JUPITER HILLS CLUB
Despite reports to the contrary, Florida is anything but flat. Cresting sand ridges that were once under the sea crease of the state’s interior and the prodigious coastline is full of long sections of vegetated dunes. Some are surprisingly tall, like the 70-foot spine that cuts through Jupiter Hills just off the Atlantic Ocean north of Palm Beach. The course was developed by former professional player and architect George Fazio in 1969, and he showed off the elevations by running holes up and down the ridge. Fazio tinkered with the design throughout his life (and it’s received a number of subsequent modifications by his former partner and nephew, Tom Fazio) but the fundamental—and surprising—nature of its sloping, sandy topography hasn’t changed.
Isle of Palms, S.C.
Courtesy of Wild Dunes Resort
The barrier islands of the southeastern United States provide breathtaking ocean backdrops, but they’re rarely given over to golf. When they are, like at the Links Course at Wild Dunes, golfers show up because playing in dunes against the crashing waves of the Atlantic Ocean remains such a rare experience. Designed by Tom Fazio in 1980, Wild Dunes once ranked among the top 50 on the Golf Digest America’s 100 Greatest Courses list, but that was before hurricanes and those crashing waves repeatedly wiped out sections of the course, leading to the sacrifice of the once great 18th. The finishing holes, however, are still beautiful and unique, even if the setting occasionally proves to be too wild.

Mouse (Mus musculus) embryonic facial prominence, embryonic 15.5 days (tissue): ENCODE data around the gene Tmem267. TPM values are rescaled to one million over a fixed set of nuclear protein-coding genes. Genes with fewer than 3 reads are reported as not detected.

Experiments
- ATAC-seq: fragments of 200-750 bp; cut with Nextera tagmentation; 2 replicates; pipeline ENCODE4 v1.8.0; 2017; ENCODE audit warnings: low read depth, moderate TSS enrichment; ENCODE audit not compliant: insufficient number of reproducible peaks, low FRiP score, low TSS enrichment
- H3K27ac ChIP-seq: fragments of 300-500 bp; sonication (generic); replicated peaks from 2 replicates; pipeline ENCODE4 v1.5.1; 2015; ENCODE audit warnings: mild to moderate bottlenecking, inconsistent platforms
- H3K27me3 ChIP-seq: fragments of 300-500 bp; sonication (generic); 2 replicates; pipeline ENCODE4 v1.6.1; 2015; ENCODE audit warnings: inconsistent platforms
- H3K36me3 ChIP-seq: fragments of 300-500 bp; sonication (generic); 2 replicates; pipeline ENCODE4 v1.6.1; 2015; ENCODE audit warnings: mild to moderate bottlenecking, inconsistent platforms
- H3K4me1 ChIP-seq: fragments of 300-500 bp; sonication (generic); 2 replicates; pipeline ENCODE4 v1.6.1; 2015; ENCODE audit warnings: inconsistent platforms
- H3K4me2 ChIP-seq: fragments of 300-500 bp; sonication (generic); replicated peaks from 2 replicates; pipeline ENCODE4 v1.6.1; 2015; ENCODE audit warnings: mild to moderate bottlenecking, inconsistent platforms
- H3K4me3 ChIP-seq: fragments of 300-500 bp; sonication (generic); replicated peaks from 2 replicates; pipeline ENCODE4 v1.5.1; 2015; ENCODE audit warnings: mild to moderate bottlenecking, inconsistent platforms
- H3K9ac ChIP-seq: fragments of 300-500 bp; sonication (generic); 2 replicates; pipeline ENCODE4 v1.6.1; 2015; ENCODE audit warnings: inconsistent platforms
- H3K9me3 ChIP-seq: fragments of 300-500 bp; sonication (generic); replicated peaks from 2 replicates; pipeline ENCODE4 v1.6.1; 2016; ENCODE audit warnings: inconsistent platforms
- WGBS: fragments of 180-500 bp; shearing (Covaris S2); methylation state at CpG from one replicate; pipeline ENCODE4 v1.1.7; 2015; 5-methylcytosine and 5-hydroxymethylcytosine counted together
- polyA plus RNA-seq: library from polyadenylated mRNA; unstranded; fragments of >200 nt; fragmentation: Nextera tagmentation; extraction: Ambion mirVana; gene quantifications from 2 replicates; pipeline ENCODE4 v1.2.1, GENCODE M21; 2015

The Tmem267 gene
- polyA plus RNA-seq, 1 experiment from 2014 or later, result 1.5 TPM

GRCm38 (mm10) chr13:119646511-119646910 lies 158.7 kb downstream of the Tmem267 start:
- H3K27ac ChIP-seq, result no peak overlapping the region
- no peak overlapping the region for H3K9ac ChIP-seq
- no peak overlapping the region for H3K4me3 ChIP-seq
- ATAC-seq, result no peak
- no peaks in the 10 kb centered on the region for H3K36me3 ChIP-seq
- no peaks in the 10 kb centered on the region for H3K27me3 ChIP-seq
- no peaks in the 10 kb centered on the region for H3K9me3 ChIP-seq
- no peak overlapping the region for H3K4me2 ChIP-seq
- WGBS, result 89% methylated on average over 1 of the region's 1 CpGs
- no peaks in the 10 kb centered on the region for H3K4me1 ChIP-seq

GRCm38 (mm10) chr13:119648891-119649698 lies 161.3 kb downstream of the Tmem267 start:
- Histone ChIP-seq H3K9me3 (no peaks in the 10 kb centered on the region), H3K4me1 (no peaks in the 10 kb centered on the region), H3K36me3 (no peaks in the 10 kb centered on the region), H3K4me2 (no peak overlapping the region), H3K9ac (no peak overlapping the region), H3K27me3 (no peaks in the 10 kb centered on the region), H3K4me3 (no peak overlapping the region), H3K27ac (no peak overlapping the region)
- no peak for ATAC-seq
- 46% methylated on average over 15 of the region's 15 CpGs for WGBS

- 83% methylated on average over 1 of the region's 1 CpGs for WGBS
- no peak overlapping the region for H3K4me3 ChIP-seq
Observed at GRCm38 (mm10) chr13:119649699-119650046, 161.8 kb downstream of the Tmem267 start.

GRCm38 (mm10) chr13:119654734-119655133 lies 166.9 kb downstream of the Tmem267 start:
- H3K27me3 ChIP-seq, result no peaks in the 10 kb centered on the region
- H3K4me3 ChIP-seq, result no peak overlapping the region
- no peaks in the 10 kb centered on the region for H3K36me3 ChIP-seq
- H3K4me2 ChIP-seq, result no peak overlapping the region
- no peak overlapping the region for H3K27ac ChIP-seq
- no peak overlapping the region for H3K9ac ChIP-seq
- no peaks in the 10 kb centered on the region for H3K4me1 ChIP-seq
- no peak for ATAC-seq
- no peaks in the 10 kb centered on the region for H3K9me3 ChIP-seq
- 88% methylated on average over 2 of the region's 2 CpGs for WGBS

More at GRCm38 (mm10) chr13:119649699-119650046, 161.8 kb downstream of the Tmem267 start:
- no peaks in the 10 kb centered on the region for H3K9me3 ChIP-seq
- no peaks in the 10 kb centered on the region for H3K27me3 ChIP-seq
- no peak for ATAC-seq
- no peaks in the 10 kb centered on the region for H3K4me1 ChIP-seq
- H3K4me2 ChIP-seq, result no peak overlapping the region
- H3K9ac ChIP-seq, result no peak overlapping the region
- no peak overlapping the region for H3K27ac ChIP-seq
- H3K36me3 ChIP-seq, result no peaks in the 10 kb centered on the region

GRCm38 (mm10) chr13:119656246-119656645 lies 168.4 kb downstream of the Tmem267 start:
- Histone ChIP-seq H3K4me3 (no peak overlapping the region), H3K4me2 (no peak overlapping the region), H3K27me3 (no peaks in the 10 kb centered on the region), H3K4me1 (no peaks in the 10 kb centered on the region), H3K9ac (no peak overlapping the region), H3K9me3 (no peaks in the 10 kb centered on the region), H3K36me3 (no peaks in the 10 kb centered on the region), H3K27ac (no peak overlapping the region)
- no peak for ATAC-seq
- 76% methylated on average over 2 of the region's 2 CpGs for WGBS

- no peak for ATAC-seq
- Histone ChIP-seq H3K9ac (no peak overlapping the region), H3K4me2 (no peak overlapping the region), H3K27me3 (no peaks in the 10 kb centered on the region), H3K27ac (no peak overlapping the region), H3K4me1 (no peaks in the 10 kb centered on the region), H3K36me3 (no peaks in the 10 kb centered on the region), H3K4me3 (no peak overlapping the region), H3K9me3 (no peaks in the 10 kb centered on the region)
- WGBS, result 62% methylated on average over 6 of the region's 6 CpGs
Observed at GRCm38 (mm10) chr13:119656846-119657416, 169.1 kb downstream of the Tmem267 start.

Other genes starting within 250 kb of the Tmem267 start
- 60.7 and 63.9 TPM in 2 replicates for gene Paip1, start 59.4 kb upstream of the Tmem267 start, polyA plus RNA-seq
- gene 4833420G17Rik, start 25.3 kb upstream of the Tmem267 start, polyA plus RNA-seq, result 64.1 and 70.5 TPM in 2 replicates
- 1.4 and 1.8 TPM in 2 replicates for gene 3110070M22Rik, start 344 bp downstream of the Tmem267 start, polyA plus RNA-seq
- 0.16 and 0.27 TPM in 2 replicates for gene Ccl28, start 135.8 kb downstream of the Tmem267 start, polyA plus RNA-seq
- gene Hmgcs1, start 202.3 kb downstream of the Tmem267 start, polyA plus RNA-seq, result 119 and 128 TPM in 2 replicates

AMERICAN DUNES GOLF CLUB
Grand Haven, Mich.
American Dunes photograph by Nile Young
American Dunes is the birthplace of Folds of Honor, a non-profit organization founded by Lt. Col. Dan Rooney that provides support and scholarship assistance to children and family of service members who have been wounded, disabled or killed, in part through funds raised by the golf course. The mission behind American Dunes is inspiring, but it wouldn’t be as impactful as it is if golfers did not also have equally compelling reasons to want to play here. Jack Nicklaus and his design team overhauled the old 1960s-era course in 2020, ripping out earth and trees to expose evocative caverns of sand that cut into the fairways. This type of sand and dune topography runs most of the length of the western edge of the state along Lake Michigan.
BAYSIDE GOLF CLUB
Bayside Golf Course photograph by Brian Oar
Not all dunes need be towering or shear-faced to be memorable as long as the golf holes accessorize them in inventive ways. Some of the game’s most famous dunes at Seminole and Prairie Dunes are used primarily for elevation, as starting and stopping points for tees and greens. The dunes beneath Bayside, a public course designed by Dave Axland and Dan Proctor on the banks of Lake McConaughy in western Nebraska, are low and long and covered in prairie grasses. They gently push up sections of fairway giving holes a rolling profile, and in other places provide benches for a number of the putting surfaces.